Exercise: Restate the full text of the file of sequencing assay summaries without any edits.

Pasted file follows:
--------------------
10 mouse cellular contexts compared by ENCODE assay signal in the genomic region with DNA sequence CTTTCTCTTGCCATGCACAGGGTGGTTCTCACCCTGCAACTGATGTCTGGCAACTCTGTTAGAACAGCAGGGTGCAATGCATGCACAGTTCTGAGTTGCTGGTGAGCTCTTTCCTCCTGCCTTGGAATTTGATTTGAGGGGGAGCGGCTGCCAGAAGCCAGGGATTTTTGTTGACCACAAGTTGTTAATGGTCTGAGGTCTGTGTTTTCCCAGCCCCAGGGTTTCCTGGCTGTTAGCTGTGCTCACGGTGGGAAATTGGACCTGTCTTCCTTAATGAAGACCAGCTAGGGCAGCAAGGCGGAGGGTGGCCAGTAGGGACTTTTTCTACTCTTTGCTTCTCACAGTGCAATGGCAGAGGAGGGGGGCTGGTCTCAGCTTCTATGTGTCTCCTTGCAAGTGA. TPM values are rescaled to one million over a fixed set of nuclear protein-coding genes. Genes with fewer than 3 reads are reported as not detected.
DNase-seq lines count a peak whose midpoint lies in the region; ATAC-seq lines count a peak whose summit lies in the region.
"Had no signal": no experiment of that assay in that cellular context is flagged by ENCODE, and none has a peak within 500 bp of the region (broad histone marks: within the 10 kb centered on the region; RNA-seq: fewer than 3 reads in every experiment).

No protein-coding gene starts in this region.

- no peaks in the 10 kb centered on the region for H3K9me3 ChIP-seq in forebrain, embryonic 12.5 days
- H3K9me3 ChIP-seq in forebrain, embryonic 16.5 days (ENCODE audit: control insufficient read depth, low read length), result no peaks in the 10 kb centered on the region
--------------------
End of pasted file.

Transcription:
10 mouse cellular contexts compared by ENCODE assay signal in the genomic region with DNA sequence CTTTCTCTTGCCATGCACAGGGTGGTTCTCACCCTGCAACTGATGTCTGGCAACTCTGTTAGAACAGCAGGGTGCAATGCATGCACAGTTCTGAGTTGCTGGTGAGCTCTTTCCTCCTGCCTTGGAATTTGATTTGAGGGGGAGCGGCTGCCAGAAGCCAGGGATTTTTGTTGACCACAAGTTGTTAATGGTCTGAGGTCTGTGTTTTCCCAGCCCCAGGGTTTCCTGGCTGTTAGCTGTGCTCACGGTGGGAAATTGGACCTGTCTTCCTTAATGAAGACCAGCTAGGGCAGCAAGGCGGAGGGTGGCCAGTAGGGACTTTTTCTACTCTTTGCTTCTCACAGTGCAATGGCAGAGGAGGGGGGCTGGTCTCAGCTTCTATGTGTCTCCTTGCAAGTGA. TPM values are rescaled to one million over a fixed set of nuclear protein-coding genes. Genes with fewer than 3 reads are reported as not detected.
DNase-seq lines count a peak whose midpoint lies in the region; ATAC-seq lines count a peak whose summit lies in the region.
"Had no signal": no experiment of that assay in that cellular context is flagged by ENCODE, and none has a peak within 500 bp of the region (broad histone marks: within the 10 kb centered on the region; RNA-seq: fewer than 3 reads in every experiment).

No protein-coding gene starts in this region.

- no peaks in the 10 kb centered on the region for H3K9me3 ChIP-seq in forebrain, embryonic 12.5 days
- H3K9me3 ChIP-seq in forebrain, embryonic 16.5 days (ENCODE audit: control insufficient read depth, low read length), result no peaks in the 10 kb centered on the region